Are you looking for these releated posts?
U.S. Congressman Sam Johnson (R-TX), Chairman of the House Committee on Ways and Means Subcommittee on Social Security announced today that the Subcommittee will hold a hearing on Social Security’s current benefit expenditures, proposed changes to future benefits and the impact those changes would have on the program, future beneficiaries, workers, and the economy. The hearing will take place on Friday, July 8, 2011 in B-318 Rayburn House Office Building, beginning at 9:00 a.m.
In view of the limited time available to hear witnesses, oral testimony at this hearing will be from invited witnesses only. However, any individual or organization not scheduled for an oral appearance may submit a written statement for consideration by the Committee and for inclusion in the printed record of the hearing. A list of invited witnesses will follow.
The Social Security Act (P.L. 74-271) was signed into law by President Franklin D. Roosevelt on August 14, 1935. Initially, Social Security was focused on the income needs of retired workers age 65 and older. Soon, protections for other vulnerable populations were added. The Social Security Act Amendments of 1939 (P.L. 76-379) shifted the emphasis from protection of the individual worker to protection of the family by authorizing payments to the spouse and minor children of a retired worker, (dependents’ benefits) and survivors’ benefits to certain family members in the event of the death of a worker. The Social Security Act Amendments of 1956 (P.L. 84-880) created the Social Security Disability Insurance (SSDI) program to provide protection against economic insecurity resulting from a disabled worker’s loss of earnings.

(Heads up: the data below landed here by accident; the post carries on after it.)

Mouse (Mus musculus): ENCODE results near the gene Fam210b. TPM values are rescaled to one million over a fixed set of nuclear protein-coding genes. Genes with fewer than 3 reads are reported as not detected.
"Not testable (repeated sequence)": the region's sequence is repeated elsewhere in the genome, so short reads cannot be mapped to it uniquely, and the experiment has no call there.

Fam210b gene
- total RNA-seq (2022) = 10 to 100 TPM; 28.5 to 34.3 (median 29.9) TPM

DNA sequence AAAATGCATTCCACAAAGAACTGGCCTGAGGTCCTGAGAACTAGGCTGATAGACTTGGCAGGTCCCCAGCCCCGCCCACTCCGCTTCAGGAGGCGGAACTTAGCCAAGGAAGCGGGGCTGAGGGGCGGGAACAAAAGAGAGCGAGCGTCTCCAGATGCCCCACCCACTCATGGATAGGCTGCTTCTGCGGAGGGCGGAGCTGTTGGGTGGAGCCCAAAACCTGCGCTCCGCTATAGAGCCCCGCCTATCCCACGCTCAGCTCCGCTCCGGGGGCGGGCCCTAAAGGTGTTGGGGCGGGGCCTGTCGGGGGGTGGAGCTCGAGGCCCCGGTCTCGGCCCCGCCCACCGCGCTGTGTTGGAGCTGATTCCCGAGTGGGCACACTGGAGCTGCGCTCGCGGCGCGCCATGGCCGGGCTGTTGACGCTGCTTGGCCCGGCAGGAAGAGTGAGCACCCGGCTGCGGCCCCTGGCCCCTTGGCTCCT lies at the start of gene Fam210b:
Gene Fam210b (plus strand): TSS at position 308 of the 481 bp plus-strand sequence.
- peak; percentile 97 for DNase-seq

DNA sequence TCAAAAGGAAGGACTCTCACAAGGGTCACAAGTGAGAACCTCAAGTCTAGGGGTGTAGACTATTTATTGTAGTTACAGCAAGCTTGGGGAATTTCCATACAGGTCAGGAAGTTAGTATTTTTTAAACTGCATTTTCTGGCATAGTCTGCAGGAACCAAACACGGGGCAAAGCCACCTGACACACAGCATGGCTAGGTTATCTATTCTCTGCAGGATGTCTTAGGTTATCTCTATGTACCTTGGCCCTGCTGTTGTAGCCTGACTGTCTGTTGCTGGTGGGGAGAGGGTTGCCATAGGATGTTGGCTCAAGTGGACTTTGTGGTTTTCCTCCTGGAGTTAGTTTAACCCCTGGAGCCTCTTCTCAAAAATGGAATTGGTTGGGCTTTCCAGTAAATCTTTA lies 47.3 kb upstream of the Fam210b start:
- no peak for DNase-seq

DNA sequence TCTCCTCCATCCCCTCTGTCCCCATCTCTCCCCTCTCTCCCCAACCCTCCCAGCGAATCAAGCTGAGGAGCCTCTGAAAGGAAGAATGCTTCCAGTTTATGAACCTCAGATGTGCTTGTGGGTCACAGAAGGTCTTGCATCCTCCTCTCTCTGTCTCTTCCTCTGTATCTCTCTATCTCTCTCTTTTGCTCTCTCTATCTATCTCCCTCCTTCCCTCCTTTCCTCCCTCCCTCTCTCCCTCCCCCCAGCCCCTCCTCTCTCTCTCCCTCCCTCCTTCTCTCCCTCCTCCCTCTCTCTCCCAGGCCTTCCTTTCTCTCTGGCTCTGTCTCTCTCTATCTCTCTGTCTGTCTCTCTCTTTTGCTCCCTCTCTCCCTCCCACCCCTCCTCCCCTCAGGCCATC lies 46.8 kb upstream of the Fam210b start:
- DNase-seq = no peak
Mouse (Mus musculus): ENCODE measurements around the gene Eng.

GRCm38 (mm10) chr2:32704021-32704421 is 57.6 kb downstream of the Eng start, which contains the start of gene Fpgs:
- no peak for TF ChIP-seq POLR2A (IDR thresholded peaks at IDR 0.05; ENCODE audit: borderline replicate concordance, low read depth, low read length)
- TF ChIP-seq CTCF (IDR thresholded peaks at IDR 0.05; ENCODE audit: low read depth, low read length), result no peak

Social Security continues to play a key role in preserving the economic security of Americans. About one-in-six Americans receives a Social Security benefit today. For a third of the elderly, Social Security is virtually their only income. Poverty rates among the elderly fell from 35.2 percent in 1959 to less than 10 percent in 2008 — a reduction of almost three-quarters in the last 49 years. Younger workers and their families receive valuable disability and survivors insurance protection. In fact, about one-in-three Social Security beneficiaries is not a retired worker.
According to the 2011 Annual Report of the Social Security Board of Trustees, in calendar year 2010, 54 million retired workers and their families, disabled workers and their families, and survivors of deceased workers received $713 billion in Social Security benefits. By 2035, Social Security costs as a percent of GDP will increase 28 percent, from 4.85 percent of GDP in 2011 to 6.22 percent of GDP in 2035.
The 2011 Annual Report of the Social Security Trustees again highlighted the financing challenges facing the Old Age and Survivors Insurance (OASI) and the Disability Insurance (DI) programs. The trustees project permanent and growing cash flow deficits and estimate that by 2036 the combined OASI and DI Trust Funds will be exhausted. At that point, revenues would cover only 77 percent of benefit payments. The DI Trust Fund is projected to become exhausted in 2018, at which time revenues would cover only 86 percent of benefit payments. The Public Trustees expressed the need for action soon in order to be able to protect vulnerable populations and those at or near retirement age.
The Social Security actuaries have estimated a number of proposals to adjust benefits, including those put forward by the President’s Fiscal Commission, including: making the retirement benefit formula more progressive, providing an enhanced minimum benefit for low wage workers, altering Social Security’s Cost of Living Adjustment (COLA) by shifting to the “chained CPI,” increasing benefits for aged beneficiaries, and gradually increasing the early and full retirement age.